“Data-Driven Thinking” is written by members of the media community and contains fresh ideas on the digital revolution in media.
Today’s column is written by Brian Dolan, CEO and founder of WorkReduce.
If 2020 prepared us for anything, it’s to expect the unexpected. And with 2021 already throwing us curveballs, it’s not crazy to think there are more in store.
But what does that mean for agencies? If there’s more insanity on the horizon, what can we do to create stability?
Get ahead of client needs
For starters, now is the time to build relationships.
It’s become easier to get in touch with senior executives. The noise of the office is gone, we know who has cats, dogs and/or kids and the opportunity exists to make new and lasting interpersonal connections that can go a long way toward humanizing and personalizing our working relationships.
Which is a good start. But forming relationships isn’t everything. Clients also want data. Agencies have to focus on client retention now more than ever, and that starts with doing more to reassure clients about the impact of their work.
Nearly every advertiser saw at least some aspect of their business change in 2020. From bankruptcy or near-death experiences in sectors such as travel to the mind-boggling case study in brand equity that Clorox is providing the world, every advertiser has something to learn from changes in consumer spending and behavior.
But it’s not just beating the dead horse of “show me the data” — it’s a question of what the differential of 2020 tells us about the brands, messages and buying strategies we’ve employed in the past.
For example, what can we learn about the value of a brand, and how consumers perceive and consume it? Agencies should invest in analytics and insights to show results and support strategies. One major holding company is spending millions in this area to retain a large electronics client, giving an indication of where the industry is headed on this.
As always, clients are turning to agencies for help, and to take advantage of their core value proposition, which is to benefit from their breadth of experience across clients and categories.
Clients, particularly those with in-house operations, have often confessed their fear of being unable to keep up with the Joneses. Now, without live conferences for easy intel gathering, and against a very different backdrop, agencies have an opportunity to supply the juicy details that can capture client attention and catalyze them into action.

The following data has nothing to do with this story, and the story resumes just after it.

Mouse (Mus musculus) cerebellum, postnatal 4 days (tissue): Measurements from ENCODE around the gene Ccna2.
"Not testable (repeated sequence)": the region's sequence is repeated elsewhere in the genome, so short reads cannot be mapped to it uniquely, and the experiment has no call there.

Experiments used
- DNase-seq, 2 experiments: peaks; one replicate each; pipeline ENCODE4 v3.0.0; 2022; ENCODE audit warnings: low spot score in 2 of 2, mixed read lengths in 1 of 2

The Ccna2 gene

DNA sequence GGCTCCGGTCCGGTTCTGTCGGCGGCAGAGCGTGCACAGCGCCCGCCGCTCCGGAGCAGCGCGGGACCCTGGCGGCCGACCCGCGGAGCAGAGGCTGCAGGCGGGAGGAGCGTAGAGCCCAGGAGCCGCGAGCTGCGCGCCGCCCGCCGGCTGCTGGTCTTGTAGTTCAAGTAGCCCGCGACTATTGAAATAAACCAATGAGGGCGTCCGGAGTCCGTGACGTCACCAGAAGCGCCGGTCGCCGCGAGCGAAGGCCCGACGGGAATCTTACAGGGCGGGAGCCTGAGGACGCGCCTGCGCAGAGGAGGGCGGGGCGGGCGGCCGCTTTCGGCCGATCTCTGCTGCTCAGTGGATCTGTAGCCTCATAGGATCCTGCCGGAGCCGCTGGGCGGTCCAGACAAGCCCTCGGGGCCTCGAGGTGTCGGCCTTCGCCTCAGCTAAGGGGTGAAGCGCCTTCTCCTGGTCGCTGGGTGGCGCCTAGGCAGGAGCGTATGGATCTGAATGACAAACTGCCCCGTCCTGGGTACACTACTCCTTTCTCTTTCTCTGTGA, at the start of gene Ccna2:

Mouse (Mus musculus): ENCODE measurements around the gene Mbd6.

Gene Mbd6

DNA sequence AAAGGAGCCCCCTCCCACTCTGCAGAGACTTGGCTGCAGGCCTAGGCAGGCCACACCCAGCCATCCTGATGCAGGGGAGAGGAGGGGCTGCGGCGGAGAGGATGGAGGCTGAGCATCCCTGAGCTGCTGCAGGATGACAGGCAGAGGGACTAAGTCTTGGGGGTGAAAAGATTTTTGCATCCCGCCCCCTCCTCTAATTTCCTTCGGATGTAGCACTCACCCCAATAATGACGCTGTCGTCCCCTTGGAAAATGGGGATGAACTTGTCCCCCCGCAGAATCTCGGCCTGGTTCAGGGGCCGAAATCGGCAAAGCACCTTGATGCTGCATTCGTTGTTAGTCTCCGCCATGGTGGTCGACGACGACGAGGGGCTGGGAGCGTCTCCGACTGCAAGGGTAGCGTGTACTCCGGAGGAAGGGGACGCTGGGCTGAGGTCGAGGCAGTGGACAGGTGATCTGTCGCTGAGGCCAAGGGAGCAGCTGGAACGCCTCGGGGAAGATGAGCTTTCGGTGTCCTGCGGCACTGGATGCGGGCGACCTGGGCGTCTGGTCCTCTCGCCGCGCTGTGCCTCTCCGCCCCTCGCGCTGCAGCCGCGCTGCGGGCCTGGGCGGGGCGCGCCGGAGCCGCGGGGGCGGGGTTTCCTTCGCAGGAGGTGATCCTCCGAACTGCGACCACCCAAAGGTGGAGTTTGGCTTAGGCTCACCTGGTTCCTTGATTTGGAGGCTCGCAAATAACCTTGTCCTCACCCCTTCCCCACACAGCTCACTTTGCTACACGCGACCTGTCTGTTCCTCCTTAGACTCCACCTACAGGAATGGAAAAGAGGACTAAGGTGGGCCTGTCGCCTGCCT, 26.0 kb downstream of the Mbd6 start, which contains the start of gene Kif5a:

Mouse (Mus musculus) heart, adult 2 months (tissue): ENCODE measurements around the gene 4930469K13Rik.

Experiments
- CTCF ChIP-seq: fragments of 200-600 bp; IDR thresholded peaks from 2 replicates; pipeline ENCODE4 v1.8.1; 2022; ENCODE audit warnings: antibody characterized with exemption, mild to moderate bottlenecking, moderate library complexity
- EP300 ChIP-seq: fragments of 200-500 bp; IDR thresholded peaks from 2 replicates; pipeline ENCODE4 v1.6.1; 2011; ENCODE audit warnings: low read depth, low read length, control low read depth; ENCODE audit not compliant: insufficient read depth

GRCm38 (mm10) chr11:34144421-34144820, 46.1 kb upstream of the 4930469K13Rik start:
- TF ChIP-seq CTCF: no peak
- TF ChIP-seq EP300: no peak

Be a guiding light
But an agency’s ability to support existing clients and expand in new directions will be largely contingent on whether its leadership can make agile business decisions and plug staffing holes quickly. Internally, agency leaders should be open with teams about the business and what’s happening so as to provide reassurance when possible and spur a sense of common urgency.
The reality is that many of our team members are facing significant difficulties with community lockdowns, remote and hybrid schooling and general emotional stress. These unusual times call for radical candor on the part of leaders to share their own struggles.
Yes, leaders need to demonstrate strength and instill confidence, but revealing their struggles can help build solidarity with employees and offer insight for how they can overcome their own challenges.
Agencies can also become stronger by finding creative ways to help teams excel in their roles while still meeting other demands. It’s helpful for teams to hear that leadership is aware of their challenges and open to adapting and providing flexibility. This means engaging with employees to find solutions that are mutually beneficial.
For example, enable individuals to shift their hours or break up their day to fit other demands on their personal time. Allow for unexpected interruptions without guilt. Shifting the focus from counting hours worked to measuring productivity gives employees more control over how and when the work gets done.
Design adaptable business strategies
With so much of what we’ve taken for granted swept away – and a long winter ahead of us – it’s more difficult than ever to set goals and actually meet them.
Rather than having set-in-stone plans, agencies need to rely more on what-if scenarios. What happens if the vaccine rollout continues along its slow and haphazard path? What happens if travel gets more restricted? What happens if communities ease guidelines? Considering what these scenarios mean for the business and making contingency plans will put agencies in a better position to pivot.
Flexibility means being able to let go of, or at least delay, big-picture, capital-intensive projects that might have seemed so urgent just a few months or a year ago. By the same token, though, It may also be worth charging ahead with programs that centralize and create efficiencies as several agencies are now doing in the wake of layoffs. While the patient is already on the operating table, why not do a little extra work?
And finally, agencies should continue to invest in their own growth. While it may seem counterintuitive, scaling back now only jeopardizes an agency’s ability to generate new business.
Instead, this is a time to seriously consider hiring more salespeople, to increase communications and to double down on efforts to ensure that teams are on top of their media targets. As much as agencies are looking to help clients get creative, they should also be applying that same critical lens to their own marketing.
Because here’s the thing: The only certainty in all of this uncertainty is that challenges can spark innovation and growth across industries.
If agencies can adapt, they will also be able to thrive.
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